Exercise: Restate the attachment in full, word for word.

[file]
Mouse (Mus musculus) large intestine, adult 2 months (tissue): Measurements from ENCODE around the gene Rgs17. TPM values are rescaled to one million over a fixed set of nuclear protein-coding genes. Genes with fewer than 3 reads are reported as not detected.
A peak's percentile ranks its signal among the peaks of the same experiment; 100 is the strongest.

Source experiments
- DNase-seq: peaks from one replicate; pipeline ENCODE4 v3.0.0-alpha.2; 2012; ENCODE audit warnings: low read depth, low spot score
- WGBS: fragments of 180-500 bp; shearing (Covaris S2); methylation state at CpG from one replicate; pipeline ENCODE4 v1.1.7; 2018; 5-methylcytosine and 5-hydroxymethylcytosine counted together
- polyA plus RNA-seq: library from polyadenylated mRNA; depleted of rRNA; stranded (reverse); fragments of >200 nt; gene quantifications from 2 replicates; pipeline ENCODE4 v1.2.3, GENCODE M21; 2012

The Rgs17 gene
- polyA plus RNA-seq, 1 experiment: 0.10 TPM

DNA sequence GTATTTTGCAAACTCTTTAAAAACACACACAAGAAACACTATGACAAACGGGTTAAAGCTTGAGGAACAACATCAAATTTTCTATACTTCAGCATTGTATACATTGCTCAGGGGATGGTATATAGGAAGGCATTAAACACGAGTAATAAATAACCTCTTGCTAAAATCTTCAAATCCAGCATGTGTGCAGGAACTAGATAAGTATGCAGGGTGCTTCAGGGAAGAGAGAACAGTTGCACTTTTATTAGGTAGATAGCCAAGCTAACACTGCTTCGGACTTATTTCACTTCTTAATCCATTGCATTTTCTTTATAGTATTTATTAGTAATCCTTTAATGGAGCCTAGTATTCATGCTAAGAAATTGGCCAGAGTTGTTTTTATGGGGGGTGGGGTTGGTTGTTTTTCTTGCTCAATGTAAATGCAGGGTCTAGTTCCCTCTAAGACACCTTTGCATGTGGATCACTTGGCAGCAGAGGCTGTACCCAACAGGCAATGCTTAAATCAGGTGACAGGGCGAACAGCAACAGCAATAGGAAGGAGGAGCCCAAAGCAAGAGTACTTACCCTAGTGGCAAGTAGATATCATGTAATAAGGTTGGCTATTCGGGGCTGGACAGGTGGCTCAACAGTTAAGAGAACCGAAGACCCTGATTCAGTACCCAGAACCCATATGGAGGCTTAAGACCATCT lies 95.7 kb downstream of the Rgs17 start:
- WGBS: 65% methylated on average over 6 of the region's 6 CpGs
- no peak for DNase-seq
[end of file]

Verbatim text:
Mouse (Mus musculus) large intestine, adult 2 months (tissue): Measurements from ENCODE around the gene Rgs17. TPM values are rescaled to one million over a fixed set of nuclear protein-coding genes. Genes with fewer than 3 reads are reported as not detected.
A peak's percentile ranks its signal among the peaks of the same experiment; 100 is the strongest.

Source experiments
- DNase-seq: peaks from one replicate; pipeline ENCODE4 v3.0.0-alpha.2; 2012; ENCODE audit warnings: low read depth, low spot score
- WGBS: fragments of 180-500 bp; shearing (Covaris S2); methylation state at CpG from one replicate; pipeline ENCODE4 v1.1.7; 2018; 5-methylcytosine and 5-hydroxymethylcytosine counted together
- polyA plus RNA-seq: library from polyadenylated mRNA; depleted of rRNA; stranded (reverse); fragments of >200 nt; gene quantifications from 2 replicates; pipeline ENCODE4 v1.2.3, GENCODE M21; 2012

The Rgs17 gene
- polyA plus RNA-seq, 1 experiment: 0.10 TPM

DNA sequence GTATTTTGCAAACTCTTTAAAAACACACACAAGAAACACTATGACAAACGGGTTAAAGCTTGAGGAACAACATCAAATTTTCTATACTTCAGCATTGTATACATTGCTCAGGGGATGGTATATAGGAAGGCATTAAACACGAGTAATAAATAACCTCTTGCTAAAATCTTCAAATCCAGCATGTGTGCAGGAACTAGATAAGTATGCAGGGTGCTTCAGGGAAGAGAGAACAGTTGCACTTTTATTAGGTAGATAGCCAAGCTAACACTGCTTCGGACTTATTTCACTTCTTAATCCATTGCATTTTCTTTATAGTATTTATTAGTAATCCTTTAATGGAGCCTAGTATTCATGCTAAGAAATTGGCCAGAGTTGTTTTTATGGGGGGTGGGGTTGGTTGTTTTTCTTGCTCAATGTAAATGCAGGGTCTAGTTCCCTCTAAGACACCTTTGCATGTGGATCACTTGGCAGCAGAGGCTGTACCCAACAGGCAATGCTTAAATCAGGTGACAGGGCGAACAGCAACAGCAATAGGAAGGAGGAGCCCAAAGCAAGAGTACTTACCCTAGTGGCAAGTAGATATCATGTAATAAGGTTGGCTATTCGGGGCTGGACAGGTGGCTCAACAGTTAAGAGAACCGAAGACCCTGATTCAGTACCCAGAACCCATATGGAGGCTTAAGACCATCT lies 95.7 kb downstream of the Rgs17 start:
- WGBS: 65% methylated on average over 6 of the region's 6 CpGs
- no peak for DNase-seq